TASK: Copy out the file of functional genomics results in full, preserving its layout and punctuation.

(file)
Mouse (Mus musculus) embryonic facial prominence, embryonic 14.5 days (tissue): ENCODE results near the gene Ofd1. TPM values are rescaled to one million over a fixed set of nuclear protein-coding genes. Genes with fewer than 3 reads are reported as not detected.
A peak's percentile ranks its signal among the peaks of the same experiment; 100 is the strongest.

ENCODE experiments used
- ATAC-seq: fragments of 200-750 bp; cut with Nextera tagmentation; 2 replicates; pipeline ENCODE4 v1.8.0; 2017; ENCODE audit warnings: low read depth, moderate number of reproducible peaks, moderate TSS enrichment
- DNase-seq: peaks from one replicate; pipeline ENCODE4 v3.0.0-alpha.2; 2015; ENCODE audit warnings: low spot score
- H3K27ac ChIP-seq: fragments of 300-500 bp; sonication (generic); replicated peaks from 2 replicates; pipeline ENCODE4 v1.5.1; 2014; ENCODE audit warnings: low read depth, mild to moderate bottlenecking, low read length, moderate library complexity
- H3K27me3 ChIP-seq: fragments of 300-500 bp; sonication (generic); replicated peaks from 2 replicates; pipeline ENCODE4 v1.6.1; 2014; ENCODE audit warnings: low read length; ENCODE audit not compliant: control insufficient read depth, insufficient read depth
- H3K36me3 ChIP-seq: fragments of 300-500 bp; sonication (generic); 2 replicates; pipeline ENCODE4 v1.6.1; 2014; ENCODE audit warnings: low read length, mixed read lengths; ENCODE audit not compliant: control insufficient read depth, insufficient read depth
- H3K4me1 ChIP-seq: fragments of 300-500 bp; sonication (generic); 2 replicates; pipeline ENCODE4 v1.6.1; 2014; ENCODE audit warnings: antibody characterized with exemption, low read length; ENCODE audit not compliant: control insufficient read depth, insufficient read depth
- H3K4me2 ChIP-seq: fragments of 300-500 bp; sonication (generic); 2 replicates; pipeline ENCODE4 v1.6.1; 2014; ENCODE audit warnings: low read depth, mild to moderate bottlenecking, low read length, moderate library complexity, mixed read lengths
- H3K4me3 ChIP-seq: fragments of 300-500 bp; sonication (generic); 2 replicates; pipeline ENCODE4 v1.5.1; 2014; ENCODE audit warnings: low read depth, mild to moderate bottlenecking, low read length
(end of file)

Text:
Mouse (Mus musculus) embryonic facial prominence, embryonic 14.5 days (tissue): ENCODE results near the gene Ofd1. TPM values are rescaled to one million over a fixed set of nuclear protein-coding genes. Genes with fewer than 3 reads are reported as not detected.
A peak's percentile ranks its signal among the peaks of the same experiment; 100 is the strongest.

ENCODE experiments used
- ATAC-seq: fragments of 200-750 bp; cut with Nextera tagmentation; 2 replicates; pipeline ENCODE4 v1.8.0; 2017; ENCODE audit warnings: low read depth, moderate number of reproducible peaks, moderate TSS enrichment
- DNase-seq: peaks from one replicate; pipeline ENCODE4 v3.0.0-alpha.2; 2015; ENCODE audit warnings: low spot score
- H3K27ac ChIP-seq: fragments of 300-500 bp; sonication (generic); replicated peaks from 2 replicates; pipeline ENCODE4 v1.5.1; 2014; ENCODE audit warnings: low read depth, mild to moderate bottlenecking, low read length, moderate library complexity
- H3K27me3 ChIP-seq: fragments of 300-500 bp; sonication (generic); replicated peaks from 2 replicates; pipeline ENCODE4 v1.6.1; 2014; ENCODE audit warnings: low read length; ENCODE audit not compliant: control insufficient read depth, insufficient read depth
- H3K36me3 ChIP-seq: fragments of 300-500 bp; sonication (generic); 2 replicates; pipeline ENCODE4 v1.6.1; 2014; ENCODE audit warnings: low read length, mixed read lengths; ENCODE audit not compliant: control insufficient read depth, insufficient read depth
- H3K4me1 ChIP-seq: fragments of 300-500 bp; sonication (generic); 2 replicates; pipeline ENCODE4 v1.6.1; 2014; ENCODE audit warnings: antibody characterized with exemption, low read length; ENCODE audit not compliant: control insufficient read depth, insufficient read depth
- H3K4me2 ChIP-seq: fragments of 300-500 bp; sonication (generic); 2 replicates; pipeline ENCODE4 v1.6.1; 2014; ENCODE audit warnings: low read depth, mild to moderate bottlenecking, low read length, moderate library complexity, mixed read lengths
- H3K4me3 ChIP-seq: fragments of 300-500 bp; sonication (generic); 2 replicates; pipeline ENCODE4 v1.5.1; 2014; ENCODE audit warnings: low read depth, mild to moderate bottlenecking, low read length